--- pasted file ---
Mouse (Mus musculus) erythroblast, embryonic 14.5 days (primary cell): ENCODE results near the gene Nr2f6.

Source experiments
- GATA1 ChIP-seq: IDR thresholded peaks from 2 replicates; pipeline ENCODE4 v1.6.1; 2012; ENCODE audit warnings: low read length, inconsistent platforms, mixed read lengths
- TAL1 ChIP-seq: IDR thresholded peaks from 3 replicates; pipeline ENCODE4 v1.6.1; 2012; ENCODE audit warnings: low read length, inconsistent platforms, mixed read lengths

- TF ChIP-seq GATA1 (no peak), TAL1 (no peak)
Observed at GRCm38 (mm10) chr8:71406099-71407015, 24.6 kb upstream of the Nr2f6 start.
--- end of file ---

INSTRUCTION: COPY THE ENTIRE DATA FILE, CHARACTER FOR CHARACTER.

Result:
Mouse (Mus musculus) erythroblast, embryonic 14.5 days (primary cell): ENCODE results near the gene Nr2f6.

Source experiments
- GATA1 ChIP-seq: IDR thresholded peaks from 2 replicates; pipeline ENCODE4 v1.6.1; 2012; ENCODE audit warnings: low read length, inconsistent platforms, mixed read lengths
- TAL1 ChIP-seq: IDR thresholded peaks from 3 replicates; pipeline ENCODE4 v1.6.1; 2012; ENCODE audit warnings: low read length, inconsistent platforms, mixed read lengths

- TF ChIP-seq GATA1 (no peak), TAL1 (no peak)
Observed at GRCm38 (mm10) chr8:71406099-71407015, 24.6 kb upstream of the Nr2f6 start.